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Invasives Awareness Program Hits a Benchmark as 120th Partner Joins in the Effort


September 8, 2004


Ken Burton, 202-208-5657


"Stop Aquatic Hitchhikers!," the national Aquatic Nuisance Species Task Force program designed to raise public awareness about aquatic invasive species, has signed its 120th partner to a long list that includes Federal agencies,states, universities,businesses and national, regional and local conservation organizations. As the primary funding agency for the campaign, the U.S. Fish and Wildlife Service works to promote "Stop Aquatic Hitchhikers!" to all the partner organizations.

"This campaign is fundamentally different from most other efforts that deal with natural resources," said Mamie Parker, the Service's Assistant Director for Fisheries and Habitat Conservation and a co-chair of the ANS Task Force. "Stop Aquatic Hitchhikers! is a communications vehicle that urges the conservation community to speak with a single voice. Partners join this campaign and incorporate it into their own outreach programs, and that's made it a huge success."

Parker said the National Wildlife Federation is the newest partner, linking the Service program to the nation's largest conservation organization membership.

The program provides information to more than 1,600 subscribers through an Email news service that carries updates on aquatic nuisance species, information about how communities are addressing the issue and general coverage of developments in the aquatic nuisance species field.

A grant from the International Association of Fish and Wildlife Agencies has enabled New Hampshire, South Carolina, Missouri and Arizona to implement pilot programs that will measure public awareness among various audiences and attempt to gauge the program's effectiveness.

"In the long term," said Parker, "the goal is to enlist Americans across the country in a campaign that will hopefully translate into a decrease in damage caused by invasive species in the United States."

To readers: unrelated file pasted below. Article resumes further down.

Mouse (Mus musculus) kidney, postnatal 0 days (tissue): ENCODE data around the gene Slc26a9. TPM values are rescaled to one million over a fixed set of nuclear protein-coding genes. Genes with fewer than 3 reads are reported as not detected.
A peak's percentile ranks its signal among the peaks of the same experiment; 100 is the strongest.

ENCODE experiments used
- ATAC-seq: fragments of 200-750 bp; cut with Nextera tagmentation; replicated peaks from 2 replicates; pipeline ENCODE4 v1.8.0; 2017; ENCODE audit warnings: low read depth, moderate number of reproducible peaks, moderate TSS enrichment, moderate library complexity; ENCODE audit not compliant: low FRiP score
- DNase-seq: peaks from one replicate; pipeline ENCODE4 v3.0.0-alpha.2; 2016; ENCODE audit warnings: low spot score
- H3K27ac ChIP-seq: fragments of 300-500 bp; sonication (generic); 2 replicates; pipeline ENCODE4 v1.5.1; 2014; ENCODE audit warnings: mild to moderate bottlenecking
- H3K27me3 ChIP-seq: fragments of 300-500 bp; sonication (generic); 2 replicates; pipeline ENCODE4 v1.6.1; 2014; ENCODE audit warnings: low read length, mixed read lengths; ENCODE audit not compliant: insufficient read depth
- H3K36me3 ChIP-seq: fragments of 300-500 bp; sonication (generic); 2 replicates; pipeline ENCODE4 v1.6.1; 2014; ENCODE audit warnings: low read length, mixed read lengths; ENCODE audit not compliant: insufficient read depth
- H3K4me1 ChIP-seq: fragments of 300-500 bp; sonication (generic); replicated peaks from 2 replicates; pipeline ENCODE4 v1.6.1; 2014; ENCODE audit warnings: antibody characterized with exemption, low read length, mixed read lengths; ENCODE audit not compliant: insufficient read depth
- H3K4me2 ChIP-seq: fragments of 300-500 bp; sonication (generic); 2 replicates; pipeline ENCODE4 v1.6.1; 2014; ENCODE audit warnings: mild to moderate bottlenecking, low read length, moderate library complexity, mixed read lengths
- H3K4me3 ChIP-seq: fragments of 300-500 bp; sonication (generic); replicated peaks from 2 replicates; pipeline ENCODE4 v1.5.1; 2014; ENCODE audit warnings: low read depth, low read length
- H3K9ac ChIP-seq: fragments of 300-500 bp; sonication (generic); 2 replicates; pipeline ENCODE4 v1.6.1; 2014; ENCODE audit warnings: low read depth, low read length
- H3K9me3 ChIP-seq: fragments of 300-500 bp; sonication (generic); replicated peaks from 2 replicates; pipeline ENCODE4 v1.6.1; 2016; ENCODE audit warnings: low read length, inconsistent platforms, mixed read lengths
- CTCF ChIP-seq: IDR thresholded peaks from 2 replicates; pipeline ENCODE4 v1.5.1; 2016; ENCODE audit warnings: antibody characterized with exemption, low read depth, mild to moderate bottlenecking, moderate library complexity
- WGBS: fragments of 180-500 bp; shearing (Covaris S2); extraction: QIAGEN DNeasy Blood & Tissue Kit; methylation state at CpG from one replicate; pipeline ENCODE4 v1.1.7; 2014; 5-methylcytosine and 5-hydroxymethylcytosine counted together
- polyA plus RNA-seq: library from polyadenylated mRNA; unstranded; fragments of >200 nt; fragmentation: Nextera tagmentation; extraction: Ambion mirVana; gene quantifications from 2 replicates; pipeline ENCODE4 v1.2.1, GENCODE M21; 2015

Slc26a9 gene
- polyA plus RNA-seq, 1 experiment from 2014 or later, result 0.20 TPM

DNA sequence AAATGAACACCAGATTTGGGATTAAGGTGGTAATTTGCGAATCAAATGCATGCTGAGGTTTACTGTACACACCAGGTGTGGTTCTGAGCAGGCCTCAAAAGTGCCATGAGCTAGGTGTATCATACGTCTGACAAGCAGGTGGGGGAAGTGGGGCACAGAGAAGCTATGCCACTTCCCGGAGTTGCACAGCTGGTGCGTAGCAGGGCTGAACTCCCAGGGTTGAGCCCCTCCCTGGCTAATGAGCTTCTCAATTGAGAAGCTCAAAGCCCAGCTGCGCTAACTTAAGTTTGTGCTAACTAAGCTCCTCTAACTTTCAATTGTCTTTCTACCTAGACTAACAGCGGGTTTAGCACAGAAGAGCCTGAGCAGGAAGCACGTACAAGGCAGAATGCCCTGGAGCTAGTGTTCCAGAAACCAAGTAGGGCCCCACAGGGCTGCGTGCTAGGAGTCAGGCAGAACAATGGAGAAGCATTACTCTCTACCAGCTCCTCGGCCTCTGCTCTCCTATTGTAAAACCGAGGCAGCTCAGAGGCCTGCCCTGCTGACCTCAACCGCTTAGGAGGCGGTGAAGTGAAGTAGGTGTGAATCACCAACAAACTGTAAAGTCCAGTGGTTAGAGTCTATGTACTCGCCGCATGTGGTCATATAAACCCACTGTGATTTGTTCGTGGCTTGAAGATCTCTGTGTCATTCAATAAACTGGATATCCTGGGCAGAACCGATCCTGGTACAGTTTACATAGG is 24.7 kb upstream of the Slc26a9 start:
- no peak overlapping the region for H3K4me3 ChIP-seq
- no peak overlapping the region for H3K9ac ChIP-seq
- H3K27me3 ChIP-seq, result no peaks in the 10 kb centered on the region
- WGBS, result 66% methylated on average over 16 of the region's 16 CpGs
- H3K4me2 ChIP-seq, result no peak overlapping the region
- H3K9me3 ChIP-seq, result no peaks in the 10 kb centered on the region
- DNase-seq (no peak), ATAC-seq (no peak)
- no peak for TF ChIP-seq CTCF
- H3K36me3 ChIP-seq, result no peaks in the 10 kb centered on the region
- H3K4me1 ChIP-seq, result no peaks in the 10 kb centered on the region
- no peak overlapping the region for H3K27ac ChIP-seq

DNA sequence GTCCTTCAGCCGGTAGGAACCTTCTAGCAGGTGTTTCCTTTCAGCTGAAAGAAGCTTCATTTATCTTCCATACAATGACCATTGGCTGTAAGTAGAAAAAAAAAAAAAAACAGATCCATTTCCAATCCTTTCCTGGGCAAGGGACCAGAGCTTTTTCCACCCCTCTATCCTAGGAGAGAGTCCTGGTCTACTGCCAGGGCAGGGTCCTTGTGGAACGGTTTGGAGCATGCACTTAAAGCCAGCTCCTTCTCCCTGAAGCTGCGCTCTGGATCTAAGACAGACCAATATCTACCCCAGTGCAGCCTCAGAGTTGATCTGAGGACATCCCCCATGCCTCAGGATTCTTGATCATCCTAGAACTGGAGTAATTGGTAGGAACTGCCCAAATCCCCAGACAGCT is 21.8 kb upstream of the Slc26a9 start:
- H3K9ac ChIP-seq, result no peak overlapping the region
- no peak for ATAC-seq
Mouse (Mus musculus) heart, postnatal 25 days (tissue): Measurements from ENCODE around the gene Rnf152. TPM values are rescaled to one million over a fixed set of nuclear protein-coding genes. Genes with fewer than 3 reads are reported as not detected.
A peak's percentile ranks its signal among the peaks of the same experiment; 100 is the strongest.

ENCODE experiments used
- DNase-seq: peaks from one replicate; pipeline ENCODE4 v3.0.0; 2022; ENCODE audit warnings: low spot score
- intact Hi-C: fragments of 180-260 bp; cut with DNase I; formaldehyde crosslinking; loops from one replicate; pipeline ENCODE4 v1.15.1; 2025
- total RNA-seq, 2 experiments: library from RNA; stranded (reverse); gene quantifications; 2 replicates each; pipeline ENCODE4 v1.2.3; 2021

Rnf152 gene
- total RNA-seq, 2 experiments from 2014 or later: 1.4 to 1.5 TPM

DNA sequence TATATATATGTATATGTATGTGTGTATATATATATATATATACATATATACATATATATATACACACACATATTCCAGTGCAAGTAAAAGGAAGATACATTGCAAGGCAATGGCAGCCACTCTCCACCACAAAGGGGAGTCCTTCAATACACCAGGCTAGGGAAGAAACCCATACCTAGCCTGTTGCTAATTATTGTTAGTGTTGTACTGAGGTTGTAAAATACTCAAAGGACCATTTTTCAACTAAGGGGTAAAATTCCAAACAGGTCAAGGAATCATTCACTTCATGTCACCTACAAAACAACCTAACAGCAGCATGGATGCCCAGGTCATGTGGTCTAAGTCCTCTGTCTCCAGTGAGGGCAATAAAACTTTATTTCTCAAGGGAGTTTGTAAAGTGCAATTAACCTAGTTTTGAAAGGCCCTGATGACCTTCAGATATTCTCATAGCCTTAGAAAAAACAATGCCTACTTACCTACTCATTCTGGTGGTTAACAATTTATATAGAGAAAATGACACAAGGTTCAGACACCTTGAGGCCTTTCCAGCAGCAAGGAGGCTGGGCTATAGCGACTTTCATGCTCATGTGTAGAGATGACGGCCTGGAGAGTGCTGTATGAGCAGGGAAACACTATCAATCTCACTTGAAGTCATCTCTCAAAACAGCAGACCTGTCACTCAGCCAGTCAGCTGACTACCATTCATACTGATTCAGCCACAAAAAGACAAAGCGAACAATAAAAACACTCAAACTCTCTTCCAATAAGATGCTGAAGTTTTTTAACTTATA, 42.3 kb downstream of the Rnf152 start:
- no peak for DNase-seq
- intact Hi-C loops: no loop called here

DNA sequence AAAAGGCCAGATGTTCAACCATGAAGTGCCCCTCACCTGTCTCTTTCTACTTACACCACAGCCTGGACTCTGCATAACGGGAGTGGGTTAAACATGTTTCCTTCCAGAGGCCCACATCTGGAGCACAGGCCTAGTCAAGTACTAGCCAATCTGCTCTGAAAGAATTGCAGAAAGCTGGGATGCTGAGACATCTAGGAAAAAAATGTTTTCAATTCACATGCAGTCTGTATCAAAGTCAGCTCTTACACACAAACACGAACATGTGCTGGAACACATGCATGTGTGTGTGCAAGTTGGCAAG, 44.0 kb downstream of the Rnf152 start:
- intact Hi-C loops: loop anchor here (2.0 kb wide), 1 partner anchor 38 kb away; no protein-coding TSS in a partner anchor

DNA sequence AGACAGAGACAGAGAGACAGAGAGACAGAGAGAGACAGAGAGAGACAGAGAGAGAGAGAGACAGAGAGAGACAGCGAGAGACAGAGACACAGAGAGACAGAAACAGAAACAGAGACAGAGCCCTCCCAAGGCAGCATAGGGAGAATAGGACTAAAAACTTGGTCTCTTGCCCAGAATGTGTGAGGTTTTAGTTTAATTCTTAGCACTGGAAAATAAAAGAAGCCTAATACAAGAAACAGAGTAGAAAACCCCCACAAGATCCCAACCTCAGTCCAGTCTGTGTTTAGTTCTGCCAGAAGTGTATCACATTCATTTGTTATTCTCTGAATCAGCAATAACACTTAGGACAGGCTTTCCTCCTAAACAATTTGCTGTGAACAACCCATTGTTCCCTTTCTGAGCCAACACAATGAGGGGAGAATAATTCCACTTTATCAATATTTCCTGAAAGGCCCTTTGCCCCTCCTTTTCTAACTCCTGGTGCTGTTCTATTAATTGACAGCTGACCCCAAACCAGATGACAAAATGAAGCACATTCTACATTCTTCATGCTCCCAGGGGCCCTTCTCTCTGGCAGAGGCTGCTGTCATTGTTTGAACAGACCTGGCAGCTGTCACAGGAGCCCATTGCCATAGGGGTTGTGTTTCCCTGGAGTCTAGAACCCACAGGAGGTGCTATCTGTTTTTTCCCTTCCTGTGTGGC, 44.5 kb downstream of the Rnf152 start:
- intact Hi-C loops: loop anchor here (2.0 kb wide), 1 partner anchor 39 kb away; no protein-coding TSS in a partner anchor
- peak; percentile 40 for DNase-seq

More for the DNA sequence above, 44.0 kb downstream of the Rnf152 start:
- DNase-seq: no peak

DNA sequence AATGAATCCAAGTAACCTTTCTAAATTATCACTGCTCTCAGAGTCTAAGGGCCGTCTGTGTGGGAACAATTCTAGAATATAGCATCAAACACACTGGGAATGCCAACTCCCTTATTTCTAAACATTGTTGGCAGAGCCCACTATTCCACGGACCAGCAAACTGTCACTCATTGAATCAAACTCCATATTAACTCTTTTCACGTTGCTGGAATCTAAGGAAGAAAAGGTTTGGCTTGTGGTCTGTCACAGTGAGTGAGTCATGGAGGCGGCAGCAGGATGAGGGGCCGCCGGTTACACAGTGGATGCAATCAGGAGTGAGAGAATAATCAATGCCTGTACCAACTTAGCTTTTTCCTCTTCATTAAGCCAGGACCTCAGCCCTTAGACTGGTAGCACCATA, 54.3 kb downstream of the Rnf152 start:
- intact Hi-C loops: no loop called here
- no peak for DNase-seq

Stop Aquatic Hitchhikers! is available at The U.S. Fish and Wildlife Service is the principal Federal agency responsible for conserving, protecting and enhancing fish, wildlife and plants and their habitats for the continuing benefit of the American people. The Service manages the 95-million-acre National Wildlife Refuge System, which includes 544 national wildlife refuges, thousands of small wetlands and other special management areas. It also operates 69 national fish hatcheries, 64 fishery resources offices and 81 ecological services field stations. The agency enforces federal wildlife laws, administers the endangered Species Act, manages migratory bird populations, restores nationally significant fisheries, conserves and restores wildlife habitat such as wetlands, and helps foreign and Native American tribal governments with their conservation efforts. It also oversees the Federal Assistance Program, which distributes hundreds of millions of dollars in excise taxes on fishing and hunting equipment to state fish and wildlife agencies.

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